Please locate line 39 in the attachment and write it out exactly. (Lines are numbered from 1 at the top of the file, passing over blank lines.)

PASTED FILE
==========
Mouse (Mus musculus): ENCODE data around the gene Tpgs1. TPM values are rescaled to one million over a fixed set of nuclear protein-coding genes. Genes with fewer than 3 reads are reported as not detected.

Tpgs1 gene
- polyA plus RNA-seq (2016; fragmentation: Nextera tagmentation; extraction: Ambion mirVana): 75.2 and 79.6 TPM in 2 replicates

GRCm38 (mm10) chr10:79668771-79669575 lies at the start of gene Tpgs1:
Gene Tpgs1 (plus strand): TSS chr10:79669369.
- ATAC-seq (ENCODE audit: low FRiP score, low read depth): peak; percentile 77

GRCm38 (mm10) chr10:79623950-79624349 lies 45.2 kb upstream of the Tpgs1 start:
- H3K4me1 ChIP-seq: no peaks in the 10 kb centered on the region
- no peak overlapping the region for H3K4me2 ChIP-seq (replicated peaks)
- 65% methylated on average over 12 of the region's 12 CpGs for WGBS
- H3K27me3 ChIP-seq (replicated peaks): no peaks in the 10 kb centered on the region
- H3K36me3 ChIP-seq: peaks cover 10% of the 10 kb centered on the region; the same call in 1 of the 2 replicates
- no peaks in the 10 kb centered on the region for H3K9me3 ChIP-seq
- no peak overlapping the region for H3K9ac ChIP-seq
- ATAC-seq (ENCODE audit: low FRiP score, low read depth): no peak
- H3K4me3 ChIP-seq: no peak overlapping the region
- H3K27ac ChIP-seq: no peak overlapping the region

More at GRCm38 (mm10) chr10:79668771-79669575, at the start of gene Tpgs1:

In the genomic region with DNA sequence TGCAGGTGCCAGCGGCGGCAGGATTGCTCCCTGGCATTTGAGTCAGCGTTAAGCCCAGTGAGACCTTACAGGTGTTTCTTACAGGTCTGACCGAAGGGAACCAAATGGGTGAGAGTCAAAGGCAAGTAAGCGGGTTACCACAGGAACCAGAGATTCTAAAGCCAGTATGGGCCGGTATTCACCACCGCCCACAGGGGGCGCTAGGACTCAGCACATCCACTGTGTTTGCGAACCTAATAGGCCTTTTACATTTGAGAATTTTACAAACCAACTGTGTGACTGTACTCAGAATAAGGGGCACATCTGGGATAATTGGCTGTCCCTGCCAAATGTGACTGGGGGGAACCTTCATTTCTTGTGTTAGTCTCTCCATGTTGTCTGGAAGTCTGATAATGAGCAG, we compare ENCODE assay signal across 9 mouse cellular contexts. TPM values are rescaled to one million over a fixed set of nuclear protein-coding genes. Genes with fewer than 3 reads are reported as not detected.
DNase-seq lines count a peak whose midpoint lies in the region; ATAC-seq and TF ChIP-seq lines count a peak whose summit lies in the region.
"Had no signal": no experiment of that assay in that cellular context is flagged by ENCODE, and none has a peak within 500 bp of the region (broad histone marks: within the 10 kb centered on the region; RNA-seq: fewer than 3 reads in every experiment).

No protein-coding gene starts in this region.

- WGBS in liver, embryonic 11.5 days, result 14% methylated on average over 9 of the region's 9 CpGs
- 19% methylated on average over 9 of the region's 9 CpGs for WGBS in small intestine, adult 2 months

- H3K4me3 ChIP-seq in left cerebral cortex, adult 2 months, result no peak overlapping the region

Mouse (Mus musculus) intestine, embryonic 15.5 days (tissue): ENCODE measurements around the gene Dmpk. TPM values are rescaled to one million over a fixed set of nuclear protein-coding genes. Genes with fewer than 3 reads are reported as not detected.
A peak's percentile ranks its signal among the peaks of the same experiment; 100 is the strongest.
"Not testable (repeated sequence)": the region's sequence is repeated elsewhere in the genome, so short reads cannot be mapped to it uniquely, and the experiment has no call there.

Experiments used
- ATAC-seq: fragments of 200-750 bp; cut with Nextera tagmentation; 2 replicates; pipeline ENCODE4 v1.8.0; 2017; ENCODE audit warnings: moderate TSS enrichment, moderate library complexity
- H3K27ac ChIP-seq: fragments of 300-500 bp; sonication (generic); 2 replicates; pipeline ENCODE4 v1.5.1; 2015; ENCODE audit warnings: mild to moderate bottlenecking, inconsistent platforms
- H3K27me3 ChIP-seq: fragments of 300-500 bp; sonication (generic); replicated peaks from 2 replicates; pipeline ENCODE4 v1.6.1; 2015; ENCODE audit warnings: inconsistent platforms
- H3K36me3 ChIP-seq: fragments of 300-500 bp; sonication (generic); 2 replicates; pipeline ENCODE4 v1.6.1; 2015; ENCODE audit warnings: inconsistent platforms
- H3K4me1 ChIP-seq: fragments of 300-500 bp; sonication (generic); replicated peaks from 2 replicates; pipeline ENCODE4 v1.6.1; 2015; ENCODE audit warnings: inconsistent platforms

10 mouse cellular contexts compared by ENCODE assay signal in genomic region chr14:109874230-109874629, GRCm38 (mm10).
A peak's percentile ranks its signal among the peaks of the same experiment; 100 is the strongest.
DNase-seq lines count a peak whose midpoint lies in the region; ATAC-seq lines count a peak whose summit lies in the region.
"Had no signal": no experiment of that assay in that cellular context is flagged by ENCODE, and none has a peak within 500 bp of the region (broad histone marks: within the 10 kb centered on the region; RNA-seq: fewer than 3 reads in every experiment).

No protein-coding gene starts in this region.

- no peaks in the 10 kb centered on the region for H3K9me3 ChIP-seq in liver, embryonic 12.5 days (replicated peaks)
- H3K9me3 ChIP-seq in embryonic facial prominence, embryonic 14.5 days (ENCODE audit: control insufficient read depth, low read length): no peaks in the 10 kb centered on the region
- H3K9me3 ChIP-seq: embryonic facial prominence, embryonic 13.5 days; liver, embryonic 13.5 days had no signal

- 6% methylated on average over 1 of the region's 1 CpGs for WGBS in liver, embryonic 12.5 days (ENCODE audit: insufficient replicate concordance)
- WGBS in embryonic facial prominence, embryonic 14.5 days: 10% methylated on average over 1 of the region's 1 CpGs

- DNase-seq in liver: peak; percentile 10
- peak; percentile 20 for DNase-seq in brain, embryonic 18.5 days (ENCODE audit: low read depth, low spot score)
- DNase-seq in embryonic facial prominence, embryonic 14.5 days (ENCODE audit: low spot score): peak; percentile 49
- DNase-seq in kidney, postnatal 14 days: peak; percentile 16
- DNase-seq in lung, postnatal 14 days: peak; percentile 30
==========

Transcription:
No protein-coding gene starts in this region.